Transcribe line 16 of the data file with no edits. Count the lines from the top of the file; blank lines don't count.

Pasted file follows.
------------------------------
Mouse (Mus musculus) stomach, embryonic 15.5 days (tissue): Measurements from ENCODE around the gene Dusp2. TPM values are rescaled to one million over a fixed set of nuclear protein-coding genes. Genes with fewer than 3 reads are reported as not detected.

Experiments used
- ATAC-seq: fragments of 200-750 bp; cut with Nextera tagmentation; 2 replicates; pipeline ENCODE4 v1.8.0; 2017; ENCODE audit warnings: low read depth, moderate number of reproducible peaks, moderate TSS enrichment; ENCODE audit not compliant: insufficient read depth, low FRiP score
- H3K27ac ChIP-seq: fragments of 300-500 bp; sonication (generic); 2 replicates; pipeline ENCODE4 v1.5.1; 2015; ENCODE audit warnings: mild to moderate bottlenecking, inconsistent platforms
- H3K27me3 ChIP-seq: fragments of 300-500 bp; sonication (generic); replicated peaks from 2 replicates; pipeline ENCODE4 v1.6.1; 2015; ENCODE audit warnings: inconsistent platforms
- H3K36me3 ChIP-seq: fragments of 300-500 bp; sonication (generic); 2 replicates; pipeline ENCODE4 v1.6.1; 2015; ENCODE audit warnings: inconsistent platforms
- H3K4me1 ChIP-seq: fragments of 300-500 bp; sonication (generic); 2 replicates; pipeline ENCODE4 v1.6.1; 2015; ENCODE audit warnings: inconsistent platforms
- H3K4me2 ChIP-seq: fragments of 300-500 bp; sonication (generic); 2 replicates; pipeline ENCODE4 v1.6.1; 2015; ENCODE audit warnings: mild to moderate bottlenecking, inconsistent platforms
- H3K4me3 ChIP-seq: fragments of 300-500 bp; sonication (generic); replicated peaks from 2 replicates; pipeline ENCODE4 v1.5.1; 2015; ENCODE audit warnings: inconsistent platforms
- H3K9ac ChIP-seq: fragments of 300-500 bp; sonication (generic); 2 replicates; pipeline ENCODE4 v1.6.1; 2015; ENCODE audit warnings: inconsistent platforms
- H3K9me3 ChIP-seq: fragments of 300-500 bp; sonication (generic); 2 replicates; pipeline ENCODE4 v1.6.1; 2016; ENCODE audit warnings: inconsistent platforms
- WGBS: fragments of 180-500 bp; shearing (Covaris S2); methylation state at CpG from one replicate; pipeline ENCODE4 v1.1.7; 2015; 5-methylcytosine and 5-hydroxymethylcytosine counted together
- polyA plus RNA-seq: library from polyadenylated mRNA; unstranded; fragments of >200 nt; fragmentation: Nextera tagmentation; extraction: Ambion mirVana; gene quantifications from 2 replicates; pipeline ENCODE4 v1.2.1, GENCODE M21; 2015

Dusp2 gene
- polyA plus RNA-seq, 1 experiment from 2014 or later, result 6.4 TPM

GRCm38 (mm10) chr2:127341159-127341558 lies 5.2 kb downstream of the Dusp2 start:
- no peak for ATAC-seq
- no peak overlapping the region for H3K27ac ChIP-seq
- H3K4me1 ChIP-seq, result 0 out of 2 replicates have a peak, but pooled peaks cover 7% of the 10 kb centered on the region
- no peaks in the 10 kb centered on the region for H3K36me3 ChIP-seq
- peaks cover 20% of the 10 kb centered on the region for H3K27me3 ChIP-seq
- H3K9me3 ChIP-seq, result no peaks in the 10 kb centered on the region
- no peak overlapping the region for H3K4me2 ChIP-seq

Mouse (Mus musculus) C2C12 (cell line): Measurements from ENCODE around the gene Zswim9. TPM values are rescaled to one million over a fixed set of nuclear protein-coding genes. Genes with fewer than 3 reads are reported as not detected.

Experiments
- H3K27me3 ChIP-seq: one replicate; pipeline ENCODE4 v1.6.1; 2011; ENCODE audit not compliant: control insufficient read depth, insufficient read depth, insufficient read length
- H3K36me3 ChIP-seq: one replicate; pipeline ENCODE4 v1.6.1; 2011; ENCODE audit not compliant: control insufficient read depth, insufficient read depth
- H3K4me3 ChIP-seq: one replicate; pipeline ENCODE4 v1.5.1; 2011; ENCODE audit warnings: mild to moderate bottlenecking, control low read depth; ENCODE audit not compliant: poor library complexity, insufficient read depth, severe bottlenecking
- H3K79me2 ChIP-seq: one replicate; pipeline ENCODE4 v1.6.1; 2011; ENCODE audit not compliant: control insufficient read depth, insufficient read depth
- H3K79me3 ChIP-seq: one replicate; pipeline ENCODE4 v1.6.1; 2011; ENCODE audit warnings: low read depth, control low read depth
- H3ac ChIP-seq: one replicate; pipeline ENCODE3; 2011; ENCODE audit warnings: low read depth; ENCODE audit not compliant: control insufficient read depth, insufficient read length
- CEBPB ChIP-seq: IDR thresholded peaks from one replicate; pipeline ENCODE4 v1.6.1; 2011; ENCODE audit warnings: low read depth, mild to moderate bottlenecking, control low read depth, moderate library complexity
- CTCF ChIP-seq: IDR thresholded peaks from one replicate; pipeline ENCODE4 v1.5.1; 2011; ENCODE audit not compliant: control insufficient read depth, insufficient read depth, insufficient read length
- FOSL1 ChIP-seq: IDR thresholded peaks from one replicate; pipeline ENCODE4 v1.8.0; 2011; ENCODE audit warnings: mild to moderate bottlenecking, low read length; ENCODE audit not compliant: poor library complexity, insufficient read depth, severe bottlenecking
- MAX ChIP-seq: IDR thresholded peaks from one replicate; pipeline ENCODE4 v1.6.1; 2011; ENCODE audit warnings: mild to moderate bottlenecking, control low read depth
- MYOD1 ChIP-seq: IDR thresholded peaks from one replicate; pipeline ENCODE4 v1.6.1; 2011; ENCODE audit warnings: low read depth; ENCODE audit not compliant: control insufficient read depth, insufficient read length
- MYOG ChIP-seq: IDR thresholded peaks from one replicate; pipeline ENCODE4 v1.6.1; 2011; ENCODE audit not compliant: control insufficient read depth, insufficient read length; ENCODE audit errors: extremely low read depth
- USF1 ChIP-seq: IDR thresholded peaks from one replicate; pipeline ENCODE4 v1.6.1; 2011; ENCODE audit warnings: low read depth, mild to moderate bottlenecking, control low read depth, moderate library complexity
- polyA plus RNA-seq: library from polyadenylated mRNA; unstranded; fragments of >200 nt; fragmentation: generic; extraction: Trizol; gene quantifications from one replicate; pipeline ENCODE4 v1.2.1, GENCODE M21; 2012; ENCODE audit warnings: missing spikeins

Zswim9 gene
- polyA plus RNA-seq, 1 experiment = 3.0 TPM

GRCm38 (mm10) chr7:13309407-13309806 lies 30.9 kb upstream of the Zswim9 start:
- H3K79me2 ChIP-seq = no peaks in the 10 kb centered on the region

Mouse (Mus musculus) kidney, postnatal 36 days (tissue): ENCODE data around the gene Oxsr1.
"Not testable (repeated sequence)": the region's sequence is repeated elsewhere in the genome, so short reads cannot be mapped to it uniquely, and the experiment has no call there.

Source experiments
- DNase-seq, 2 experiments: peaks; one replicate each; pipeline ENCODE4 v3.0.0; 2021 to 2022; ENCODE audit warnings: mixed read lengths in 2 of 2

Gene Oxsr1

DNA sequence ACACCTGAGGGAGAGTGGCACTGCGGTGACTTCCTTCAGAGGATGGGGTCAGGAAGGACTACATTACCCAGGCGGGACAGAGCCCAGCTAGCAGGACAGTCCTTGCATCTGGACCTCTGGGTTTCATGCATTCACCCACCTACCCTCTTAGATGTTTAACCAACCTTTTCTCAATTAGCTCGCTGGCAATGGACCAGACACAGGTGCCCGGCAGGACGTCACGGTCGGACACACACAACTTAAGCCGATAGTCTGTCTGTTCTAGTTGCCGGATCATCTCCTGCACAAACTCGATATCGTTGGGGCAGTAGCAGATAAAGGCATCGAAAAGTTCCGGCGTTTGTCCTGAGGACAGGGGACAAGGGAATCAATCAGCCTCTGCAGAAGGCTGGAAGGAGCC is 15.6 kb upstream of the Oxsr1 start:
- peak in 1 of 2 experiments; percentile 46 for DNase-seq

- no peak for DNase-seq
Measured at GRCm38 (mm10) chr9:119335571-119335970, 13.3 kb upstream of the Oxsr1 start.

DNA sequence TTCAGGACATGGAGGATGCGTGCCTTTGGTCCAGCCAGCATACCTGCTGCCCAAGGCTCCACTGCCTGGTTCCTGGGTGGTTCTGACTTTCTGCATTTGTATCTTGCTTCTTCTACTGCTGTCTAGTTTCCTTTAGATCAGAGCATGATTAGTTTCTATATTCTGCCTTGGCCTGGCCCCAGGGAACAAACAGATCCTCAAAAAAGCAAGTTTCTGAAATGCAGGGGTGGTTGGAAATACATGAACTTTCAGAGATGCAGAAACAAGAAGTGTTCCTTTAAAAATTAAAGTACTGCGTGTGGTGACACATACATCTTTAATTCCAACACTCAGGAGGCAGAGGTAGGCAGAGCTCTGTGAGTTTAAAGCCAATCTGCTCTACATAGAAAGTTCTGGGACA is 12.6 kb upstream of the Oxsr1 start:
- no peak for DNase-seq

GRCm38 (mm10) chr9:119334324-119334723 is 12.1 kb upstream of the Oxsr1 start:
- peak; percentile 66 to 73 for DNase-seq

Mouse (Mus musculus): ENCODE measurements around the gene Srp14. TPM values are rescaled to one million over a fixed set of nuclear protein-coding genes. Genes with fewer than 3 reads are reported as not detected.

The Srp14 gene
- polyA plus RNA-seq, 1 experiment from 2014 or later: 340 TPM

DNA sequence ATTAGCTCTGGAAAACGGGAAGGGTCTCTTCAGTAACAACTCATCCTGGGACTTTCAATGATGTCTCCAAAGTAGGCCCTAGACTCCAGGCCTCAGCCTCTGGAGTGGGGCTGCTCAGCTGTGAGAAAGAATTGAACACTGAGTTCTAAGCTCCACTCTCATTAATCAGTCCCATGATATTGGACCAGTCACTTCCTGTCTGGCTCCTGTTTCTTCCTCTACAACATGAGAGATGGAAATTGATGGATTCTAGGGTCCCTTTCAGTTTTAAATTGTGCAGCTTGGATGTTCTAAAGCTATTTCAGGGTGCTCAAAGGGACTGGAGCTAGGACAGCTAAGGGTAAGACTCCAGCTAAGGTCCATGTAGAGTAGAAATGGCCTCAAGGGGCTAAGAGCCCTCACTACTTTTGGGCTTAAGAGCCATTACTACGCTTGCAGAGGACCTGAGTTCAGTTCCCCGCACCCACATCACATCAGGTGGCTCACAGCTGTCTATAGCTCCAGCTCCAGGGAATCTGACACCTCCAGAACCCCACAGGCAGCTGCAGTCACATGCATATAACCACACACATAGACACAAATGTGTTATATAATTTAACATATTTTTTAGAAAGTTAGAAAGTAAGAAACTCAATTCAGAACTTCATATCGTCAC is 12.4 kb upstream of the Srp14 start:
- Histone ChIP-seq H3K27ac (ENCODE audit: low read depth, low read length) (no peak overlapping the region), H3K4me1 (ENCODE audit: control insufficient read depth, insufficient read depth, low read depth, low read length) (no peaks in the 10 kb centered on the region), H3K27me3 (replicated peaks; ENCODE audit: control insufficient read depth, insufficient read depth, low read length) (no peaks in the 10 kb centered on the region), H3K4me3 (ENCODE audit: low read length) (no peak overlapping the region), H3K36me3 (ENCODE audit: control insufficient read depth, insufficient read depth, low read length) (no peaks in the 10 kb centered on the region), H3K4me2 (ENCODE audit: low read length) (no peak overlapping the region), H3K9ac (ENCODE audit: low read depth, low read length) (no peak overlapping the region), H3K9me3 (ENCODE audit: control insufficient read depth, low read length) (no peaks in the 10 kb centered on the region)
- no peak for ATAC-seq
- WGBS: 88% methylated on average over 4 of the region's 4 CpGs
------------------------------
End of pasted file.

GRCm38 (mm10) chr2:127341159-127341558 lies 5.2 kb downstream of the Dusp2 start: